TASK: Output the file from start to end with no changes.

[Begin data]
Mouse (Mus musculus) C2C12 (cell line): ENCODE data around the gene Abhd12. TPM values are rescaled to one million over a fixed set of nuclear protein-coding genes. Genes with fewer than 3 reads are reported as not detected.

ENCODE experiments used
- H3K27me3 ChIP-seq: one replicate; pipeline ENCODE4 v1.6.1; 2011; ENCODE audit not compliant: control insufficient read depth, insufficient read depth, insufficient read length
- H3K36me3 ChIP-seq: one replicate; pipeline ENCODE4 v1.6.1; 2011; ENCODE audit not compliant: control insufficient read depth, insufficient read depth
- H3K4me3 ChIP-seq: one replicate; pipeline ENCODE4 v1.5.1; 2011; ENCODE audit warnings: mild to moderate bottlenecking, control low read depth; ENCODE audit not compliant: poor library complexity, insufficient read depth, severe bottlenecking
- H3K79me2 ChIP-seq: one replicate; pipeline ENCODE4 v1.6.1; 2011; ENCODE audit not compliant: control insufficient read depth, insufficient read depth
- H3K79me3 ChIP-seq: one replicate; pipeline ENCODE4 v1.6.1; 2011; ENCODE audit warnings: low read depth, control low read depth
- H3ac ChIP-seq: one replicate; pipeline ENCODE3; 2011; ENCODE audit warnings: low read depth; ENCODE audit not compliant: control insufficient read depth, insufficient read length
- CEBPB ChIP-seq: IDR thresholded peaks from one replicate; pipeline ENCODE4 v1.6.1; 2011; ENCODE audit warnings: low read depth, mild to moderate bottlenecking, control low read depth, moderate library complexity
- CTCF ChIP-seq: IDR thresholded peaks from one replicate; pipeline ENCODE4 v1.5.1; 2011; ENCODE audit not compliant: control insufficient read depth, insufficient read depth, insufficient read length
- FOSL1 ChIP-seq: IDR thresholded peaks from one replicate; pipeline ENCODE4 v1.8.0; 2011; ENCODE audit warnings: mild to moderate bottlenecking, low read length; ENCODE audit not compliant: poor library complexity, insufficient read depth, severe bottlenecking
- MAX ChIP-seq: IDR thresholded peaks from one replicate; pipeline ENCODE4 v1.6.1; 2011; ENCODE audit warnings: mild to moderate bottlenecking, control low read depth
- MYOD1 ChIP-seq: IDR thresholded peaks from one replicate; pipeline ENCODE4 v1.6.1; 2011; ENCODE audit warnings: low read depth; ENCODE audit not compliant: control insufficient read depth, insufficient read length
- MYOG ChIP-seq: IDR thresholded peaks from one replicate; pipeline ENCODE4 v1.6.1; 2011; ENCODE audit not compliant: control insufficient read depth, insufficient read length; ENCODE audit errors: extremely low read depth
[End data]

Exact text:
Mouse (Mus musculus) C2C12 (cell line): ENCODE data around the gene Abhd12. TPM values are rescaled to one million over a fixed set of nuclear protein-coding genes. Genes with fewer than 3 reads are reported as not detected.

ENCODE experiments used
- H3K27me3 ChIP-seq: one replicate; pipeline ENCODE4 v1.6.1; 2011; ENCODE audit not compliant: control insufficient read depth, insufficient read depth, insufficient read length
- H3K36me3 ChIP-seq: one replicate; pipeline ENCODE4 v1.6.1; 2011; ENCODE audit not compliant: control insufficient read depth, insufficient read depth
- H3K4me3 ChIP-seq: one replicate; pipeline ENCODE4 v1.5.1; 2011; ENCODE audit warnings: mild to moderate bottlenecking, control low read depth; ENCODE audit not compliant: poor library complexity, insufficient read depth, severe bottlenecking
- H3K79me2 ChIP-seq: one replicate; pipeline ENCODE4 v1.6.1; 2011; ENCODE audit not compliant: control insufficient read depth, insufficient read depth
- H3K79me3 ChIP-seq: one replicate; pipeline ENCODE4 v1.6.1; 2011; ENCODE audit warnings: low read depth, control low read depth
- H3ac ChIP-seq: one replicate; pipeline ENCODE3; 2011; ENCODE audit warnings: low read depth; ENCODE audit not compliant: control insufficient read depth, insufficient read length
- CEBPB ChIP-seq: IDR thresholded peaks from one replicate; pipeline ENCODE4 v1.6.1; 2011; ENCODE audit warnings: low read depth, mild to moderate bottlenecking, control low read depth, moderate library complexity
- CTCF ChIP-seq: IDR thresholded peaks from one replicate; pipeline ENCODE4 v1.5.1; 2011; ENCODE audit not compliant: control insufficient read depth, insufficient read depth, insufficient read length
- FOSL1 ChIP-seq: IDR thresholded peaks from one replicate; pipeline ENCODE4 v1.8.0; 2011; ENCODE audit warnings: mild to moderate bottlenecking, low read length; ENCODE audit not compliant: poor library complexity, insufficient read depth, severe bottlenecking
- MAX ChIP-seq: IDR thresholded peaks from one replicate; pipeline ENCODE4 v1.6.1; 2011; ENCODE audit warnings: mild to moderate bottlenecking, control low read depth
- MYOD1 ChIP-seq: IDR thresholded peaks from one replicate; pipeline ENCODE4 v1.6.1; 2011; ENCODE audit warnings: low read depth; ENCODE audit not compliant: control insufficient read depth, insufficient read length
- MYOG ChIP-seq: IDR thresholded peaks from one replicate; pipeline ENCODE4 v1.6.1; 2011; ENCODE audit not compliant: control insufficient read depth, insufficient read length; ENCODE audit errors: extremely low read depth